Governments’ messages surrounding support for the coach and bus industry have been mixed since the coronavirus COVID-19 pandemic broke. Some, such as the COVID-19 Bus Services Support Grant in England, have been positive. Others have not.
The latest announcement, in which Westminster has refused to back Local Government Association (LGA) advice that coach operators in England should be considered as part of the leisure sector, falls into the latter category. It is particularly puzzling given that the Scottish Government has long since confirmed that it regards coaching as part of the leisure sector.
This failure on the part of the Ministry of Housing, Communities and Local Government (MHCLG) to agree with LGA’s stance is difficult to understand. While home-to-school work is the bedrock for many coach operators, there can be no reasonable argument that the sector is not a central part of the UK’s leisure industry.
The government needs only ask hoteliers and attraction owners for evidence of that. Alternatively, it could view the volumes of coaches in many city centres during the peak summer season. They are not carrying fresh air; instead, they are carrying visitors with disposable income. They are carrying tourists.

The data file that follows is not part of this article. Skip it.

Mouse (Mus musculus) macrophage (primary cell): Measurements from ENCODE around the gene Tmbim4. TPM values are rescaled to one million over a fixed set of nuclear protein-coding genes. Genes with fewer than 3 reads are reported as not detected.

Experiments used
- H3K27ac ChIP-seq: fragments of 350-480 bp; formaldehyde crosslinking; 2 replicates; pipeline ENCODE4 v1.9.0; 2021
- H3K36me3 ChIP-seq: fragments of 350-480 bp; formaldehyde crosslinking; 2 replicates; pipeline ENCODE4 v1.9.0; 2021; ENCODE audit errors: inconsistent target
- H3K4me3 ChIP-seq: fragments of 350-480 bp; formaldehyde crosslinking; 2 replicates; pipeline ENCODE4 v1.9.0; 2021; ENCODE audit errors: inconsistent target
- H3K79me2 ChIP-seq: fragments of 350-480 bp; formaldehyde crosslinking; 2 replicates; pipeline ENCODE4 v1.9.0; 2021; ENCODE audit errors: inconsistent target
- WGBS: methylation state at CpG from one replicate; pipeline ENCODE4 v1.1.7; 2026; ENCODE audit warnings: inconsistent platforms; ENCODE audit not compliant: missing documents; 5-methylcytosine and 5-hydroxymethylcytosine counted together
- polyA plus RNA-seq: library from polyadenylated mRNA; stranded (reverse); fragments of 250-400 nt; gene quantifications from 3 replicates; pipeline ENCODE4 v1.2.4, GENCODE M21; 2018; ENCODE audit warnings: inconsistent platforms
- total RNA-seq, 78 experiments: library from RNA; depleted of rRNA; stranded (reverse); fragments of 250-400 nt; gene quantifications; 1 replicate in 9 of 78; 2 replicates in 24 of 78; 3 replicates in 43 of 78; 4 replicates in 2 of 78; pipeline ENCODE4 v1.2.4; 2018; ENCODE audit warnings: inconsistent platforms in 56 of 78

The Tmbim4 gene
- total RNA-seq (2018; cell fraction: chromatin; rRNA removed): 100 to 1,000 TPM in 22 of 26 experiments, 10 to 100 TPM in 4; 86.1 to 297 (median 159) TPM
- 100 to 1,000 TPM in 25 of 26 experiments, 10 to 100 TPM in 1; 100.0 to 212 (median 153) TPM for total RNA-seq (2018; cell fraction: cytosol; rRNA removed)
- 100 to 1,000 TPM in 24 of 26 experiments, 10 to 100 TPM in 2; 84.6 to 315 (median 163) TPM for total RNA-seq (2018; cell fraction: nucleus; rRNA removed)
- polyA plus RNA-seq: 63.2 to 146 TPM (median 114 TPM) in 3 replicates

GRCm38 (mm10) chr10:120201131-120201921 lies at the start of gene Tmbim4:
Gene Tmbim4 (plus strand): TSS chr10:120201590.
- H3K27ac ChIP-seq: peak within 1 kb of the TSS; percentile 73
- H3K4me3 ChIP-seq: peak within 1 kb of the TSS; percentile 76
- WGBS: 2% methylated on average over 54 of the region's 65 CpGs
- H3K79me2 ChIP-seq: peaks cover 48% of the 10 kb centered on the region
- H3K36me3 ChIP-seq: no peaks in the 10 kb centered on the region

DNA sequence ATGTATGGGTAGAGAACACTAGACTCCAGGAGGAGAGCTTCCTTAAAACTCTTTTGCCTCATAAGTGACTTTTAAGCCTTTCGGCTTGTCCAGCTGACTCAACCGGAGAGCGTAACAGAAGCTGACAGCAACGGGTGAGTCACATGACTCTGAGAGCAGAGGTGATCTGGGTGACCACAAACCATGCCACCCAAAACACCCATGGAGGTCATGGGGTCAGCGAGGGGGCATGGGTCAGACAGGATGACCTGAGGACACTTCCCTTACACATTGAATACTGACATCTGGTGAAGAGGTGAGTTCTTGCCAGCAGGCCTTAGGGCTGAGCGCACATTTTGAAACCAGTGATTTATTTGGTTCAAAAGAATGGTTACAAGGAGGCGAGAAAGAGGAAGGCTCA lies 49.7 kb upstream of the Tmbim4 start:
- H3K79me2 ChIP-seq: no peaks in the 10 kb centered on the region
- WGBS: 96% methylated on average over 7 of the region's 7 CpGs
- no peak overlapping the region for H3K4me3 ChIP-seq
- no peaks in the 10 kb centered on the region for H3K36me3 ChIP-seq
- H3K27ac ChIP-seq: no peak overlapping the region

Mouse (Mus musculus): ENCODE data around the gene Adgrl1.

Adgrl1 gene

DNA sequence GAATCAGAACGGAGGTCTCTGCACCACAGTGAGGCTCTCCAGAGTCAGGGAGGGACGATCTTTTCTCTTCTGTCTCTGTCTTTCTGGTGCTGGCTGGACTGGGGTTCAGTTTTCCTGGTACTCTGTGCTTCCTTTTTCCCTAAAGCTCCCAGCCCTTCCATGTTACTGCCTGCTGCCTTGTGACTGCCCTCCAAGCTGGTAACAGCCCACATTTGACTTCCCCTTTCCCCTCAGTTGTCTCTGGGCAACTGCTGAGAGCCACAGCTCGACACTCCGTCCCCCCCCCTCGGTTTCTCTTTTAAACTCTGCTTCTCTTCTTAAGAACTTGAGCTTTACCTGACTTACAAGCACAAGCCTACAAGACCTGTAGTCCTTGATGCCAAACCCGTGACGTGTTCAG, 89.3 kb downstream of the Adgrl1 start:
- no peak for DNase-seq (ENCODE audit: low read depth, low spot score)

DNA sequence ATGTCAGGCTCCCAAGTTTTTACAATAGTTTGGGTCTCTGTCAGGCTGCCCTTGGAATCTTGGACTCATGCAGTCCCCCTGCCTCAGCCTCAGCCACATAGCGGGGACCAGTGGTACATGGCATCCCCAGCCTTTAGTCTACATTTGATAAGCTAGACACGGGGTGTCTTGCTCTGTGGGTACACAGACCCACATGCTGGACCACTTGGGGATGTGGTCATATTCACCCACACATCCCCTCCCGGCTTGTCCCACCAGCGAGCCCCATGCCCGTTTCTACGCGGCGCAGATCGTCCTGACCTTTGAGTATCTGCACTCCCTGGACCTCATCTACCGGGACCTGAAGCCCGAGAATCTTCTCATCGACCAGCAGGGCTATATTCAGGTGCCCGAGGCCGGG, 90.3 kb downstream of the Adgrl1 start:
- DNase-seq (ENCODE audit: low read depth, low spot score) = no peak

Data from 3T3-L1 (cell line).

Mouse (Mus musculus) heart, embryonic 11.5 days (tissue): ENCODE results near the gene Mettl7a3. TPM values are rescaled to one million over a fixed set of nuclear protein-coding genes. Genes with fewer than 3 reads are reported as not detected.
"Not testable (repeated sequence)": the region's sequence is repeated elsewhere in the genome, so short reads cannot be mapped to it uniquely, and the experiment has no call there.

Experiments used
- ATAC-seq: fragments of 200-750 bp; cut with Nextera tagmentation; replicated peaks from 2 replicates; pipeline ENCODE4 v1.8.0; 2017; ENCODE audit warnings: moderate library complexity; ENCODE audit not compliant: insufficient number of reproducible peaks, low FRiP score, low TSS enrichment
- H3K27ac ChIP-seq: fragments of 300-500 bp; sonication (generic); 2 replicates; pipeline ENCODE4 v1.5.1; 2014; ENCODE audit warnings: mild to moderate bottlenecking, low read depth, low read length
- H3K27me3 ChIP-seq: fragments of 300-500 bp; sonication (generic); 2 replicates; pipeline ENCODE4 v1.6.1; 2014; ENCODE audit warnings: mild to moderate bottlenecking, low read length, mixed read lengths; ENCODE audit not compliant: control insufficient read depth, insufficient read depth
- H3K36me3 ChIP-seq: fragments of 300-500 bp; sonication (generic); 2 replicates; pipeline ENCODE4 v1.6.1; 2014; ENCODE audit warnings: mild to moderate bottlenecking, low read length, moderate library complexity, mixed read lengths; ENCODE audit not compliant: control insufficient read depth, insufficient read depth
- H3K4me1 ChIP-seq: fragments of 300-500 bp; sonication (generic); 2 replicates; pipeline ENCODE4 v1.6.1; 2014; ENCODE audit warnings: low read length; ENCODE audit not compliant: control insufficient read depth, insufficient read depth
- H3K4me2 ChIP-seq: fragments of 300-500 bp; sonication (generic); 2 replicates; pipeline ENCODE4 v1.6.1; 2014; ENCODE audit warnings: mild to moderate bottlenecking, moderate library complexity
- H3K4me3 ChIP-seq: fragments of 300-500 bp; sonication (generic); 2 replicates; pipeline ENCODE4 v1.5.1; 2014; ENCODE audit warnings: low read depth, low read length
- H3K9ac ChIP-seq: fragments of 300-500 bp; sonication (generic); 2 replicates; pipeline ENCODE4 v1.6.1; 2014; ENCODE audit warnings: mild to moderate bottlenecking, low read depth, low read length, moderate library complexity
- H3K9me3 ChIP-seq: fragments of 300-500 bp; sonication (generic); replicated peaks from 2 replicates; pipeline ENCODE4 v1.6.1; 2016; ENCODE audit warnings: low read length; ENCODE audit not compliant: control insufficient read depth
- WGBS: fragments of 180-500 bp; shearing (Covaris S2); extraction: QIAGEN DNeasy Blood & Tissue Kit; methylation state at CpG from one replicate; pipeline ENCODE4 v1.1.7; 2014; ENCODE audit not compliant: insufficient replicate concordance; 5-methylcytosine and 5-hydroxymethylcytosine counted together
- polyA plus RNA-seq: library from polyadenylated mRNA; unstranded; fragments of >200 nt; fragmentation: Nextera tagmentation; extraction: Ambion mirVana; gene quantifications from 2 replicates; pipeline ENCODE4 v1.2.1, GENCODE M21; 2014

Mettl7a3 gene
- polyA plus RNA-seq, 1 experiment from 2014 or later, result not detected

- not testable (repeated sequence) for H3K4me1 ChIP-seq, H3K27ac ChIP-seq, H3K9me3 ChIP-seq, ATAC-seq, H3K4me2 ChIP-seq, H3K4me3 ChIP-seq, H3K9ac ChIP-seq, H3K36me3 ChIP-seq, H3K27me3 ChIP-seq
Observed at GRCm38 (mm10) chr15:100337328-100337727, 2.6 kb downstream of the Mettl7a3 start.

Whether MHCLG’s decision is overturned remains to be seen. The Confederation of Passenger Transport is lobbying to secure that outcome. It has engaged its members to help with that.
But the true test of the coach industry’s financial resilience may be yet to come. Operations are likely to return at a trickle, with home-to-school work first and incoming tourism last.
What will come back quickly is the cost base that goes with running coaches and buses. Finance holidays will expire. Wages will become due once the Coronavirus Job Retention Scheme ends. That is when the real challenge may present itself. That is why operators throughout the UK must be considered to be part of the leisure sector.